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An autoethnography of whiteness Public Deposited

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  • Many White social scientists and educators are unaware of and/or detached from the realities of racism and conduct social research that 1.) perpetuates stereotypes, falsely setting People of Color as inferior and White people as superior and/or 2.) explains the differences of White people and People of Color in terms of cultural deficits. White people, too, have been harmed, carrying in their minds and bodies a legacy of racism that, if left unacknowledged, contributes to the maintenance and/or perpetuation of white racism. This research examines the impacts of whiteness on the author, a White woman situated as an educator and researcher in higher education. Through autoethnographic methods, the author describes her lived experience of studying racism and whiteness—a system of dominance embedded in U.S. institutions; interprets how her experience fits within the context of whiteness theories; and discusses observations and insights associated with writing an autoethnography of whiteness and implications for practice. Two affective themes emerged regarding the authors lived experience of whiteness—despair and white shame. Awareness of the suffering of People of Color and the loss of relationship with self and others led to the author’s sense of despair. Experiences of witnessing racism, consciously or unconsciously colluding with racism, and acknowledging internalized racism caused the author to experience white shame. The author also describes her process of transforming despair to hope and shame to compassion. The author confronted whiteness in the process of writing this autoethnography, including self‐consciousness about internalized racism, fear of abandonment by other White people when confronting whiteness, and inadvertent reinforcement of white normativity in construction of the text. The process of writing an autoethnography of whiteness, while psychically challenging, was healing and empowering for the author. Implications for the author’s educational practice include ongoing examination of whiteness; developing collective efforts to address structural inequality through research and teaching; creating learning environments that allow for reflection and action; and vulnerability in teacher‐student and research relationships to decentralize power and build trust.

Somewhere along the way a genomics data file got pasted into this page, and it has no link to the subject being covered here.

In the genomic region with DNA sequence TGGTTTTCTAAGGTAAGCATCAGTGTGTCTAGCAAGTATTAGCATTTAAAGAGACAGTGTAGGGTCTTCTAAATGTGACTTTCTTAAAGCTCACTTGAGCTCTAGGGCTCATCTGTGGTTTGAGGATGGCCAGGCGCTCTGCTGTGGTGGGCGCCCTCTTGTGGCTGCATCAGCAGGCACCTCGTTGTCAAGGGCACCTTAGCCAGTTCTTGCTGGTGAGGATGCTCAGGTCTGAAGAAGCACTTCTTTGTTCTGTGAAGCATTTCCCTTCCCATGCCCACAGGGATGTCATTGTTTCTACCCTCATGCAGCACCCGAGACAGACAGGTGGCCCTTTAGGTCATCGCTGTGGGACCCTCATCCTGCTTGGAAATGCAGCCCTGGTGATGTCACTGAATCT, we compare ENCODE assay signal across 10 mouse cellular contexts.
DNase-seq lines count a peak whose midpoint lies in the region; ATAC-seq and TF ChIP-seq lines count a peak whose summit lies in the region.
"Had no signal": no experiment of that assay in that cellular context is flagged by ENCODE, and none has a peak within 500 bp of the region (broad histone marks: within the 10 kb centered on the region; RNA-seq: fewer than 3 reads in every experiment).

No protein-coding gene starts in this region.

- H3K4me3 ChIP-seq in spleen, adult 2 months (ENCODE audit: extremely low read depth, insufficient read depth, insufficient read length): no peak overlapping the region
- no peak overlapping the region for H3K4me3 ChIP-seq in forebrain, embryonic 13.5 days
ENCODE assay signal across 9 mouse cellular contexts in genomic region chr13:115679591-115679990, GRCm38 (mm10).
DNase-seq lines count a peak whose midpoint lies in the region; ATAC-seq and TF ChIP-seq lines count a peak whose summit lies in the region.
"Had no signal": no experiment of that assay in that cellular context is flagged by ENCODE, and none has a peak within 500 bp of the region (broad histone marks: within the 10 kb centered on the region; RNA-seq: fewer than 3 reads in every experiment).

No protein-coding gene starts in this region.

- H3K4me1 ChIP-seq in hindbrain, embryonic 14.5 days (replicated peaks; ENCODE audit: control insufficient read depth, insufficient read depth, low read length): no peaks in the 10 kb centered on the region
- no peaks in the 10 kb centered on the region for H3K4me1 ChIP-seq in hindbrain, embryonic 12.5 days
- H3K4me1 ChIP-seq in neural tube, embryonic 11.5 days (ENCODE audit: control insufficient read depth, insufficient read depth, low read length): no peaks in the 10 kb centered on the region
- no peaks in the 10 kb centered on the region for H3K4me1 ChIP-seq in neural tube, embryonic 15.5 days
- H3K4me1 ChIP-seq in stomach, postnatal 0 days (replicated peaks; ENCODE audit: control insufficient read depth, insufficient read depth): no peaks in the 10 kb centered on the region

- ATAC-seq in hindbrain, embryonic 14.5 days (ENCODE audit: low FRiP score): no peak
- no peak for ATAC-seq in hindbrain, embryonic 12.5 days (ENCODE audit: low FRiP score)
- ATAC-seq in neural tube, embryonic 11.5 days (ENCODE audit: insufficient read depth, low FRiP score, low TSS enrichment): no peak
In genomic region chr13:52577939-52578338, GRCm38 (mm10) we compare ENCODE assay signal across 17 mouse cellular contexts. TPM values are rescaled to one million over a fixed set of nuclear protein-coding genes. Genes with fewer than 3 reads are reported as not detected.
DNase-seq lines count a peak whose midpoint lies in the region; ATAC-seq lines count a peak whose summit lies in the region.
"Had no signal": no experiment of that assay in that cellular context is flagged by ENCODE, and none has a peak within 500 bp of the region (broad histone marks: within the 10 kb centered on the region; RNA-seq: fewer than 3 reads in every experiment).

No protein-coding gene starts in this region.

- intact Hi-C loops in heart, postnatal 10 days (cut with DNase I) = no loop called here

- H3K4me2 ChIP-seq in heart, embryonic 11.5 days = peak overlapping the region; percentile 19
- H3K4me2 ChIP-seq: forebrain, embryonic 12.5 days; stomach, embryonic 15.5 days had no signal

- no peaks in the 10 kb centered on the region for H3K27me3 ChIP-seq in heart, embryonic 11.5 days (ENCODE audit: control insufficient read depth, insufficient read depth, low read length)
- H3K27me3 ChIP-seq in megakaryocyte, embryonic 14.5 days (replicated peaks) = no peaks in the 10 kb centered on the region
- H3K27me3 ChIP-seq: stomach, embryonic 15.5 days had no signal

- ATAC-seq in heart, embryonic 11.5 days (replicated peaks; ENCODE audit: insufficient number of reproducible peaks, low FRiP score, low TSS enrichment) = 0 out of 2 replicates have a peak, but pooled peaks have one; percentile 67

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  • description.provenance : Submitted by Deborah Burke ( on 2007-05-01T04:59:44ZNo. of bitstreams: 1Dissertation (Burke).pdf: 992460 bytes, checksum: 1e9d563e03bae92a1c97f155f628c3f7 (MD5)
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